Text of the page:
The names of Tissot watches always put a smile on my face.  There was the T-touch (T for Tissot).  The Silen-T (the touch screen watch with a silent alarm.  Now the Sea-Touch, which is kind of a cute play on T-touch.  The Sea-Touch uses the t-touch technology, but instead of being an ABC watch, it's got a bunch of features useful for diving.  It still has the compass (the coolest, and marginally most useful of the ABC features), and a thermometer, but instead of an altimeter or a barometer, it has a dive computer.  The dive computer automatically activates once you dive, and records your depth every 15 seconds.  Once you hit sea level again for more than 5 minutes, the dive computer stops, and the information gets transferred to the dive log.  Very cool feature - now you've got a record of your diving times and depths.  You can quickly access your maximum depth, your dive duration, and a bunch of other features.

You know, with this kind of information available, it would have been nice to incorporate other features, such as an alarm when you hit a pre-set time or depth, but I guess I'm asking for too much.

The Sea-Touch has another nice dive feature that is absent far too often from dive watches - the buttons work under water.  OK, the tactile touch screen is deactivated, but the normal buttons work.  The watch is water resistant to 200 m, which is quite respectable and sufficient. 

Aesthetically, the watch looks much nicer than the other t-touches, mostly because of the classic "dive" elements.  It has a proper bezel.  That rotates.  That indicates something useful.  I'm not sure what happens after 30, though - suddenly the numbers jump to 75.  Maybe the numbers are used in conjunction with the hands to indicate depth, but that would be stupid, given that the bezel rotates.  And I'm not sure why the minute increments end at 30, but the orange part of the dial goes to 50.  I guess I'd have to say that the first half of this bezel (up to 30) is useful, and the rest is just weird.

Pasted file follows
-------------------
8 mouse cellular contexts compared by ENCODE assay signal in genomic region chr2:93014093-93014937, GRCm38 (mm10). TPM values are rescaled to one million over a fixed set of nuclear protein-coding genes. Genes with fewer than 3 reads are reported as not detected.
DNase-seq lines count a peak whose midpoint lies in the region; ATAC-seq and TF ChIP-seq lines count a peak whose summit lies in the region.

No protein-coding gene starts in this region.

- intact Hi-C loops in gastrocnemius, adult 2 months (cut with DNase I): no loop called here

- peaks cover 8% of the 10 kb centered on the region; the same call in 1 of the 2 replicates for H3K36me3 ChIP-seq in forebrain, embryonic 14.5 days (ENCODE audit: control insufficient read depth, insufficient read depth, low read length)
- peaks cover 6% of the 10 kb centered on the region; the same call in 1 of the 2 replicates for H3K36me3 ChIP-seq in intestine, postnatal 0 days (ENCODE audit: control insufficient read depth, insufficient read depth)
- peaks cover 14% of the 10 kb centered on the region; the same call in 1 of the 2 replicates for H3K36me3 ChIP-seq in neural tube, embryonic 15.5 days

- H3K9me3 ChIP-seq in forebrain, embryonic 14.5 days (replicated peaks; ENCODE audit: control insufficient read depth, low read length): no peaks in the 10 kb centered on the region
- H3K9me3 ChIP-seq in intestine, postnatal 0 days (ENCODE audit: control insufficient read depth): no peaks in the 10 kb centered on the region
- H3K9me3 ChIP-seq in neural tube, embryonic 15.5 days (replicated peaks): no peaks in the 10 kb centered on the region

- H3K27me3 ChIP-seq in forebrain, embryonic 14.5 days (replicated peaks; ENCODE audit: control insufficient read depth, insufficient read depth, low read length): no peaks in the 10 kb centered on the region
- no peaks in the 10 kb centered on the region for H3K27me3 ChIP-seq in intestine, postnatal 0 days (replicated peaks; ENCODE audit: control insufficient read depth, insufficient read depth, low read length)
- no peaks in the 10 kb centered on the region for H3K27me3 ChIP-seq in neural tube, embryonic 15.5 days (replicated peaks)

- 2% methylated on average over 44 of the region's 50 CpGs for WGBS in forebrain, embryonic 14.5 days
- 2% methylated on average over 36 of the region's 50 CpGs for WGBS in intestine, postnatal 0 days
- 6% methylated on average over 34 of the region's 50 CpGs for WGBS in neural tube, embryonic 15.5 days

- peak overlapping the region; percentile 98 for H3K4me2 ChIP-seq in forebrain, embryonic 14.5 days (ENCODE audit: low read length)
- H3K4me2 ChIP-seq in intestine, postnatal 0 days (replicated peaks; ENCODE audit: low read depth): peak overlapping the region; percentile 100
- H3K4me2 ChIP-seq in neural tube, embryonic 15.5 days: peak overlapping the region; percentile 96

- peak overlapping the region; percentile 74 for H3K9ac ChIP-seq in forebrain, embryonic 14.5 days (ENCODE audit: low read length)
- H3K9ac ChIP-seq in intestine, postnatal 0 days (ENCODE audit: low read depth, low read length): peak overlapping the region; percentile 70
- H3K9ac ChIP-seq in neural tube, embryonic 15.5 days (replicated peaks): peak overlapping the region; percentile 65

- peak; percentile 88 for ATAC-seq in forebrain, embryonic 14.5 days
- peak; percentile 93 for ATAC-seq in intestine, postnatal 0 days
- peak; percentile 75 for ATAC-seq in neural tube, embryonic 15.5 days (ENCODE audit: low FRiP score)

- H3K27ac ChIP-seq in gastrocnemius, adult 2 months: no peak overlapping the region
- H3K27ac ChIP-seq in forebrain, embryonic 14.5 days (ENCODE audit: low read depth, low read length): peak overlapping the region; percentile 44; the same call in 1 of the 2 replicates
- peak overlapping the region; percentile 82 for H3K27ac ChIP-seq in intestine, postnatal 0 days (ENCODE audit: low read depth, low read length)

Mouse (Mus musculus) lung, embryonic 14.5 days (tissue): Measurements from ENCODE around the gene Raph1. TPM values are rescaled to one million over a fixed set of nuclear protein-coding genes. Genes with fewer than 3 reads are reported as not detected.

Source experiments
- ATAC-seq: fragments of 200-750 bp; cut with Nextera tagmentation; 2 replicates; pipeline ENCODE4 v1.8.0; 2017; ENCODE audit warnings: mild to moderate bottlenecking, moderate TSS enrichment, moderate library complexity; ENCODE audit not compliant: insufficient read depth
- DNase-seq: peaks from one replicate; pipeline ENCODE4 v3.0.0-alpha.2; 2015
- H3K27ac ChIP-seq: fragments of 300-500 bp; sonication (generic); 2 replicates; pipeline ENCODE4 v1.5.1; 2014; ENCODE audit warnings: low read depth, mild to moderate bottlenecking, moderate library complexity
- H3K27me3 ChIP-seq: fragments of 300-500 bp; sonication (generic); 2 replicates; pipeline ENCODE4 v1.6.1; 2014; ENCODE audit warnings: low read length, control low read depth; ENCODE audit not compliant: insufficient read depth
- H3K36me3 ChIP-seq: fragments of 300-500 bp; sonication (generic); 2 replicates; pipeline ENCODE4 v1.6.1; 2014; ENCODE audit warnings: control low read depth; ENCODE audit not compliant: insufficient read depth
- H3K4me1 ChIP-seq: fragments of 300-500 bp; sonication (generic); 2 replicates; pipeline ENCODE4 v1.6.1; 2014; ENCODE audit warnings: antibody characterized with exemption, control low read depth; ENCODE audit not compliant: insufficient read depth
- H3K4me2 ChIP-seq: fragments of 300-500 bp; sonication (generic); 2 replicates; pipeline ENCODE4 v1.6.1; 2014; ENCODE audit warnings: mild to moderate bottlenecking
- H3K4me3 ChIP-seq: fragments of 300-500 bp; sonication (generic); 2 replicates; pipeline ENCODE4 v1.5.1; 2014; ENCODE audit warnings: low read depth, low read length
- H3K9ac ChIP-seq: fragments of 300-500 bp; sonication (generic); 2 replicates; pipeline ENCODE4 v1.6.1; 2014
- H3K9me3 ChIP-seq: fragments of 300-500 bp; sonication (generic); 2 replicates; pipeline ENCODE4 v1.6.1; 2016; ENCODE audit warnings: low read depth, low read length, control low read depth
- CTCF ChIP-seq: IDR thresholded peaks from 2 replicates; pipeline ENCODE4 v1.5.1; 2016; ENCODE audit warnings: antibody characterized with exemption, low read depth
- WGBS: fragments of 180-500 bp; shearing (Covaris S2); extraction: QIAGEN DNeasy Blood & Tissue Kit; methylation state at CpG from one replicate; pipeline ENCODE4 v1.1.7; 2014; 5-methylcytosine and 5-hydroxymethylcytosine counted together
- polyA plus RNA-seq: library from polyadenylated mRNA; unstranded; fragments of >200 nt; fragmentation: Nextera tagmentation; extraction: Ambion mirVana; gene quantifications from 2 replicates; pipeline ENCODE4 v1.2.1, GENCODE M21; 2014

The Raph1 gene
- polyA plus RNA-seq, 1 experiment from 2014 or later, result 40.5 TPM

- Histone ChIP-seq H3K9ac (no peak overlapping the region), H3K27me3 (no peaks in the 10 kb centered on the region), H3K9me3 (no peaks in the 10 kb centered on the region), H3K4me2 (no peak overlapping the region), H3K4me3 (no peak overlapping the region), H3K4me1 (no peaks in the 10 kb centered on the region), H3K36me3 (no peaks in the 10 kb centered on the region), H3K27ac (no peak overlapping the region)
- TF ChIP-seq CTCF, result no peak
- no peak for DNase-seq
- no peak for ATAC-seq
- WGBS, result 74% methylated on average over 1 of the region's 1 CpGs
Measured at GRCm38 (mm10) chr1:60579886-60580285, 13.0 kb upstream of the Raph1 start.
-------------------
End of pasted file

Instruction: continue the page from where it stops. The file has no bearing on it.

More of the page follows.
Oops - that last paragraph was my bad - it helps to read the manual!  When in dive mode, the elapsed time shows on the LCD, and the depth in meters (or feet, depending on the bezel chosen) is indicated with the minute hand.  The hour hand indicates dive speed!!!  (in minutes per minute or feet per minute) so you can easily calculate decompression!!!  This using the white segment of the dial.   So I've changed my mind - the bezel is quite cool.  The only problem I have with it now is that it looks like it rotates (it's even got little ridges to make it easier to rotate with gloves on).  Given how the bezel works, and what it indicates, it probably shouldn't rotate.  

I do love the look of this watch a lot more than the other t-touches, but compared to a traditional dive watch?  I'm not so sure.  I like the use of orange, both in the orange watch and the more conservative black watch that has orange accents.  The face is a traditional black, but the hands are a little less legible than most dive watch hands.  I'm not sure if orange on black is the most legible combination.  The LCD is backlit, which is nice, but only for the information that's on the LCD - it doesn't help read the time.

Over all, I do like this watch.  It's in the consideration set.  But I'm not certain it's the one dive watch to rule them all.